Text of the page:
DVD Review: My Winnipeg

WinnipegDVDSTUDIO: Criterion | DIRECTOR: Guy Maddin | CAST: Ann Savage, Darcy Fehr, Amy Stewart, Louis Negin, Lou Profeta
RELEASE DATE: 1/20/15 | PRICE: DVD $29.95, Blu-ray $39.95
BONUSES: short films, outtakes, short “cine-essays” on Winnipeg, My Winnipeg Live in Toronto featurette, Maddin interviewed by art critic Robert Enright
SPECS: NR | 80 min. | Documentary | 1.33:1 widescreen | 2.0 Surround

RATINGS (out of 5 dishes): Movie  | Audio  | Video | Overall

Although Guy Maddin’s earliest features, starting with his 1988 debut Tales from The Gimli Hospital, were inspired primarily by silent cinema and early European talkies, in the last decade he has layered onto that influence a very heavy dose of playful avant-garde experimentation. In the uncategorizable 2007 film My Winnipeg, he blends fiction and fact about his hometown while melding silent-movie visuals with avant-garde composition and editing — not forgetting his usual absurd, deadpan humor.

In one of the many supplements included here, which run approximately a half-hour longer than the film proper, My Winnipeg is referred to as a “docu-fantasia.” This is about as accurate a label as the film can possibly have, since it is a humorous and affectionate essay that uses real Manitoba history and personal Maddin mythology to explain his deep love of his legendarily freezing city.

Maddin narrates the film in an emphatic style, telling us how he longs to leave Winnipeg for good, but never has. As he imparts nuggets of the city’s “history,” he conducts an experiment (fictional) in which he decides to shoot part of the film in his childhood home with actors playing himself and his siblings, and his mother playing herself (again, fictional — Detour star Ann Savage plays the role).

The film thus forms the third part of an unofficial trilogy (after Cowards Bend the Knee and Brand Upon the Brain!) in which Maddin has examined his family life through a very odd lens. Here his reminiscences about his family’s obsessions are situated within the larger context of real events in Winnipeg history (a labor strike that crippled the city, a “What If?” day in which Winnipeggers staged a fake Nazi invasion to see how they’d deal with Canada entering into WWII) and a number of Guy’s own obsessions that he informs us are hallmarks of the city.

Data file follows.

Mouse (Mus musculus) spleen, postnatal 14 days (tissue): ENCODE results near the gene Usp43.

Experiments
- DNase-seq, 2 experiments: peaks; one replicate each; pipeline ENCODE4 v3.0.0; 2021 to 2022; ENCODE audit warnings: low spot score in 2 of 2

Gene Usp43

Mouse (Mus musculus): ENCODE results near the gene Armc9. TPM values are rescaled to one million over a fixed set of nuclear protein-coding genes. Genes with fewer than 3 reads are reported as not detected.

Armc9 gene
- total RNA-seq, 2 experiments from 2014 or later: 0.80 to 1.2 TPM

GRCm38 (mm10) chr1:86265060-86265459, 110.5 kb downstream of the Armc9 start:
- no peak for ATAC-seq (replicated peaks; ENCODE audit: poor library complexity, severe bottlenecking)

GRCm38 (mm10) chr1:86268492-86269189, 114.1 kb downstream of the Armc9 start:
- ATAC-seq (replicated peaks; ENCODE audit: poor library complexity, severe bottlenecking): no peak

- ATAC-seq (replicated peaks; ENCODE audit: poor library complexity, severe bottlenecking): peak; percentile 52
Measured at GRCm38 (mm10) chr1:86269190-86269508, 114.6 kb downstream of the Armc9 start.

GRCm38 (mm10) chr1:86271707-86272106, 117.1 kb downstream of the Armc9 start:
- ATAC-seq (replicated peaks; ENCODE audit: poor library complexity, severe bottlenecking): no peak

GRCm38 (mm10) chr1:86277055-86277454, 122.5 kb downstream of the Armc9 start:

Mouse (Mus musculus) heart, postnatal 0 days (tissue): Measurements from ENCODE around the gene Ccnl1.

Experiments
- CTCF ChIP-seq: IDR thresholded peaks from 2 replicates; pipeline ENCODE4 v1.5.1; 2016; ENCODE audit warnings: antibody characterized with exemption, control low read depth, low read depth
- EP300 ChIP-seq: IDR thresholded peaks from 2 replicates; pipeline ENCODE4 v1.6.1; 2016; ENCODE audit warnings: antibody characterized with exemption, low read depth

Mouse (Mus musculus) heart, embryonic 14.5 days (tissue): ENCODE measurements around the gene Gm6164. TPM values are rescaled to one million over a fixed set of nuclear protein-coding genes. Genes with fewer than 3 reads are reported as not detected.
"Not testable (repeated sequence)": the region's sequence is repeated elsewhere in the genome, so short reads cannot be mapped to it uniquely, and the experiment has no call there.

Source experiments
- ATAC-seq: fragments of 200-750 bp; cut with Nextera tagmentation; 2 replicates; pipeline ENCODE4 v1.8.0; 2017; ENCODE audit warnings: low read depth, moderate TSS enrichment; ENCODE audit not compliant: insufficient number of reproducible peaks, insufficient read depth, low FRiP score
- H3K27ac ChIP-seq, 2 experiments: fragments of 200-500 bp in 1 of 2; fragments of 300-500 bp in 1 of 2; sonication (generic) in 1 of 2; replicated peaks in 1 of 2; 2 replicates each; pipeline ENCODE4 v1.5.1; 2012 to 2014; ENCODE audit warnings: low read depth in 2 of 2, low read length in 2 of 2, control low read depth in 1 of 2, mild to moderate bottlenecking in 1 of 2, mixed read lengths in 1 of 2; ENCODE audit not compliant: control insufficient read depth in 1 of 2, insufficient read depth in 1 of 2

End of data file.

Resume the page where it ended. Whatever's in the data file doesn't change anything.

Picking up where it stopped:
mywinnipegMany of the cornerstone works of surreal and avant-garde cinema have toyed with Freudian symbols and archetypes, but Maddin’s autobiographical films are awash in them. Here Winnipeg is a sort of dream community in which the citizens sleepwalk, carry keys to houses they no longer live in, travel down snowy alleyways between houses, court each other while sitting on the heads of dead horses that are submerged in ice, and (best of all) are addicts for a TV show called “Ledge Man,” in which the protagonist is talked out of suicide in every episode.

The hypnotic dreaminess of the film is reflected by the fact that Maddin uses both narration and silent movie-style intertitles to tell his twisted tales. The layering he’s added here also includes a brilliant “save” of the sequences featuring Ann Savage, who gives an extremely flat performance as his mom. Situating her performance as an “effect,” Maddin includes failed takes in the film in which he is heard giving Savage the correct line readings. Thus her flatness doesn’t ruin the scenes she’s in, and My Winnipeg has an added, self-referential level (one that hasn’t appeared in a Maddin feature to date).

The supplements includes four short shorts by Evan Johnson, in which Winnipeg topics are dealt with (yes, “cold” is included). The key extra is a lengthy interview with Maddin about the film; art critic Robert Enright tries to clarify which of the elements in the film are real and which are Guy’s inventions. In the process Maddin cites his influences for the project, including Chris Marker (Level Five), Werner Herzog (Cave of Forgotten Dreams) and the “symphony of a city” films of the Twenties.

Perhaps the most striking supplements are three Maddin shorts that are visually compelling and completely non-narrative. For years his shorts have supplied a “laboratory” for techniques that he later used in his features, but here — although the topics range from very light (a walk with his dog) to very heavy (a study of his dead brother) — the films are purely experimental and seem divorced from his feature work, lacking as they do a storyline and humorous elements.

The extras confirm what My Winnipeg already indicated — that while Maddin likes to claim he’s mired in the past, his filmmaking has continued to mature with each production.


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About Ed

Ed Grant has written about film for a wide range of periodicals, books and websites. He edited the reference book The Motion Picture Guide Annual and, since 1993, has produced and hosted the weekly cable program Media Funhouse, which Time magazine called “the most eclectic and useful movie show on TV.”